Tuesday, November 15, 2016

Bullet penetrates house in MD of Pincher Creek, narrowly missing family

Spent bullet that came within feet of the Steed family
(submitted photo)
"It's a cautionary tale. It was random, maybe, for it to hit the house, but it was just a few feet from being a tragedy." - Dr. Greg Steed
Chris Davis - Just before 8:30 am on Saturday morning November 12 the Steed family was given a shock when a bullet pierced an exterior and interior wall of their home, luckily missing several family members, but causing them some alarm.

Dr. Greg Steed and his wife Cheralyn live south of the Town of Pincher Creek in the MD of Pincher Creek, on the southwest leg of Kerr Road. They were in their upstairs living room with their daughter and two year old grandson just before 8:30 am on Saturday November 12, enjoying some family time, when a bullet struck their home just below the living room window. "We heard this loud crash, so we thought something hit the house," explained Dr. Steed. The bullet travelled through the exterior wall, through the basement family room immediately below their living room on a downward trajectory, then through an interior wall into their utility room, where it struck and dented a filing cabinet that was up against the impacted wall before falling to the floor.  A slight change in the bullet's initial trajectory or in the movements of the people in the home could have resulted in a tragedy.

Bullet hole through window trim (submitted photo)
"I think I was the victim of some very careless hunting, and guys just need to know when they are out and about that one careless shot came within two feet," said Dr. Steed. "Anywhere from a quarter mile to a mile away a shot was taken carelessly, and went right through our house."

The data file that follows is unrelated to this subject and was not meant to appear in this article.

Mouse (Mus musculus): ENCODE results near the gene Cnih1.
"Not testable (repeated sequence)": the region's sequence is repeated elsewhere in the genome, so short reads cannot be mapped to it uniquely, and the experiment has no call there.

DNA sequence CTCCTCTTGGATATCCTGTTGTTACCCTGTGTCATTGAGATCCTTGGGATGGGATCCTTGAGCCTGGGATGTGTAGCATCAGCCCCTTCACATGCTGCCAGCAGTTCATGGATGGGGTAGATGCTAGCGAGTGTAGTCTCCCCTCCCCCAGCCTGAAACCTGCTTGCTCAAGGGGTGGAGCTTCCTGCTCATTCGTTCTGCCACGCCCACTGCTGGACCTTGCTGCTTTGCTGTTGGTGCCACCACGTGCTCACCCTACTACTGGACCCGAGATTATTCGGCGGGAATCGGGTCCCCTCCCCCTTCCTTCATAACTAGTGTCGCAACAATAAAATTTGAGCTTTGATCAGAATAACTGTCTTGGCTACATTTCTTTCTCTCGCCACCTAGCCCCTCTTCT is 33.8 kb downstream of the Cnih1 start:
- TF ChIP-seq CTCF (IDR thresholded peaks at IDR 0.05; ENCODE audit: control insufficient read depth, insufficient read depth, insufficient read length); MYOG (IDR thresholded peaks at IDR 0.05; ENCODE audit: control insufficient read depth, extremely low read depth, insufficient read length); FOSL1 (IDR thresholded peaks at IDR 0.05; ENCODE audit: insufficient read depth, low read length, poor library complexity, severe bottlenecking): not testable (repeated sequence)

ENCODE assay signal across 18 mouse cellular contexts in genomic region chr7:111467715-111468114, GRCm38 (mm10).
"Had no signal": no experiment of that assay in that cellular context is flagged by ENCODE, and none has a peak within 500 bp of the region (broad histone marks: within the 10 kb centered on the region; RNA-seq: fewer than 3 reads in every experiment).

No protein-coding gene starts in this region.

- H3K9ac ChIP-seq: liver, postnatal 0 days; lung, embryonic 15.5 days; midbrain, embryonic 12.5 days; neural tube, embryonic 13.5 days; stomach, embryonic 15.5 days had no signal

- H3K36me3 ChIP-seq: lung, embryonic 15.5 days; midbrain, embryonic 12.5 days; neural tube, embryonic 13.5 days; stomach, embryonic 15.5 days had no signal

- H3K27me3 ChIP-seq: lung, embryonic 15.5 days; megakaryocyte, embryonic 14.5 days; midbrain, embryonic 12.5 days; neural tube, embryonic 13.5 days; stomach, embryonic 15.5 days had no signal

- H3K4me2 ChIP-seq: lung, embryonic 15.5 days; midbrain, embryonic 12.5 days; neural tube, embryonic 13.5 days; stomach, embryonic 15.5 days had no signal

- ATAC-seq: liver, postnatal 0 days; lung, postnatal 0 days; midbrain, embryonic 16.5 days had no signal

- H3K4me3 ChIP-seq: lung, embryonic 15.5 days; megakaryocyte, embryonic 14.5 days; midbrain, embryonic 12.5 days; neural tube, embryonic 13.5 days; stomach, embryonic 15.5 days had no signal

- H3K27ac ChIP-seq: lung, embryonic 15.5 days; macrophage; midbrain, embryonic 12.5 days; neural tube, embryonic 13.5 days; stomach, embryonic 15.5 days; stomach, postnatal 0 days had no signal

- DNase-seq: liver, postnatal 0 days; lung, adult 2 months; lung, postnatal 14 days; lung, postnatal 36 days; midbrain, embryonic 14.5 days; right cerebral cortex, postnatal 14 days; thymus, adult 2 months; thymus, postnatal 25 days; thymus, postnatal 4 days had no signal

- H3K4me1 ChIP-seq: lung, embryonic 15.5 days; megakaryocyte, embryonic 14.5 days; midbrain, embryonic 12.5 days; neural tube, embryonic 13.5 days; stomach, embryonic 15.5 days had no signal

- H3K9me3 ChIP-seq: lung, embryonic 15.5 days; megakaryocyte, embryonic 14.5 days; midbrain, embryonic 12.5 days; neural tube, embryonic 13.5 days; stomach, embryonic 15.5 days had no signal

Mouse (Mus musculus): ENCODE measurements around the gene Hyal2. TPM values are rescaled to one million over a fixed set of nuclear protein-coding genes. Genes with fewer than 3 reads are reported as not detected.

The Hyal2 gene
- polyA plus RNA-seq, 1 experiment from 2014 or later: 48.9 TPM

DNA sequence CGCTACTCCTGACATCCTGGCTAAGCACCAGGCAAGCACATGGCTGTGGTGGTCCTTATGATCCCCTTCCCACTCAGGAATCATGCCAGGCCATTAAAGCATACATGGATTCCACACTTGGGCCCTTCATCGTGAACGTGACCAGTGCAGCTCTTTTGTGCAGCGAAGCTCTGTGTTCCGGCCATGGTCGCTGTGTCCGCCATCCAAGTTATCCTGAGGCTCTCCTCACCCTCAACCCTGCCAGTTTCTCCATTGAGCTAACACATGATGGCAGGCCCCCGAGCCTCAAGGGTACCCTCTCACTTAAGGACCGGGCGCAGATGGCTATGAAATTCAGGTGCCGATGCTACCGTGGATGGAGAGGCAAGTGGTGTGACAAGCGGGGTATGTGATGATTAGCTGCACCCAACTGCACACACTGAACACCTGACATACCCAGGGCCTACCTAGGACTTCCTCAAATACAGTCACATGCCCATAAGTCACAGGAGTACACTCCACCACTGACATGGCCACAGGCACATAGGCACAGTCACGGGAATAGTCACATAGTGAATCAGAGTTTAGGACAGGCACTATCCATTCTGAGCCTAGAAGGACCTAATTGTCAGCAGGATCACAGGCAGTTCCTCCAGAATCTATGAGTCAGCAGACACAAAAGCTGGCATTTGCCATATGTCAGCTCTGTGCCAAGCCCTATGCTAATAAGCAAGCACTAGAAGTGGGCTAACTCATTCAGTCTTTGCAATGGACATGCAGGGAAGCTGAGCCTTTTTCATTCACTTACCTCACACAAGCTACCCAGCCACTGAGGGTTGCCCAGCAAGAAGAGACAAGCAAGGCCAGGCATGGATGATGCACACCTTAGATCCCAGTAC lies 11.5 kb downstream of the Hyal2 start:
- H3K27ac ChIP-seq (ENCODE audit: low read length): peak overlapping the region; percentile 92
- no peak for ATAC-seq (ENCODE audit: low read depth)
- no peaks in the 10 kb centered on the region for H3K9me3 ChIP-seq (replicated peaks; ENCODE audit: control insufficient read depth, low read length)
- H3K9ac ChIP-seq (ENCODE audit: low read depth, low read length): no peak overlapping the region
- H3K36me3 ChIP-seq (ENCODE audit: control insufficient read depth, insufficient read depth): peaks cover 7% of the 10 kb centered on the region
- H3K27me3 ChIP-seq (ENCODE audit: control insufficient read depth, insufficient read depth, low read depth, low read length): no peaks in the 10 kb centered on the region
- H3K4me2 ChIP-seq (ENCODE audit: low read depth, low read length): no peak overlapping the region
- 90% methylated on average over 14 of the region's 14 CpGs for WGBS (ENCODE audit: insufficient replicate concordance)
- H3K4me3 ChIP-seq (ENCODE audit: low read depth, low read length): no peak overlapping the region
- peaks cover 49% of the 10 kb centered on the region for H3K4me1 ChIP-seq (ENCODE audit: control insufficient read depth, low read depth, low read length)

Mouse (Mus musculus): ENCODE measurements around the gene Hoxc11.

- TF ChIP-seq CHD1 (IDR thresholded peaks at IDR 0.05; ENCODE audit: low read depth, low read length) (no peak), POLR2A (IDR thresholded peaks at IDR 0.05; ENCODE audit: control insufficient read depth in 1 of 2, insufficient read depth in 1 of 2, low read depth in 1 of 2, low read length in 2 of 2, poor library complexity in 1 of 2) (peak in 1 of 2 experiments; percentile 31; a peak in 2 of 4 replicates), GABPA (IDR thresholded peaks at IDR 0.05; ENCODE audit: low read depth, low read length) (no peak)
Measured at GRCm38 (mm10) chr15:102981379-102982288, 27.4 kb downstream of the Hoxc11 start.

Entry point, outside exterior wall (submitted photo)
Piece of wire showing where bullet entered family room, through wall and valance
Entry point, interior wall
Exit point, interior wall
Dent in filing cabinet
An inch lower it would have blown out the family room window, a couple of feet higher it would have gone through the living room upstairs, where Dr. Steed was was standing by the window and the rest of the family was sitting on the couch. "We would have been right in line."

"Somebody, either down on the road, took a shot at something and never stopped to know there was a house in this field and it just came through the trees, or it came from a great distance from a ridge or a hill outside our property to the southwest. It is hunting season. My land is all posted (as 'No Hunting')."

"They either shot from the road, or they shot from the hill... it came from almost a mile away. They would have to be outside our land and shooting across, coming from quite a distance, probably almost a mile."

"I had pajamas on, I ran and threw my clothes on and went outside, asking what was that?"

Dr. Steed said he was initially concerned it may have been a bird flying into a window "But I thought, 'Could someone have actually shot the house?"

"I couldn't see it at first. My daughter came down and said 'There's a hole here (in the interior wall downstairs), how did the kids do that?'" Investigating, they found a bullet had come through the exterior wall, including the stucco and metal window framing, through a metal curtain valance, and crossed the family room which is roughly 14 feet wide, apparently losing trajectory as it crossed the room because it appears it struck the interior wall sideways. Upon moving a filing cabinet on the other side of the interior wall they discovered a dent in the cabinet and the spent bullet* on the floor.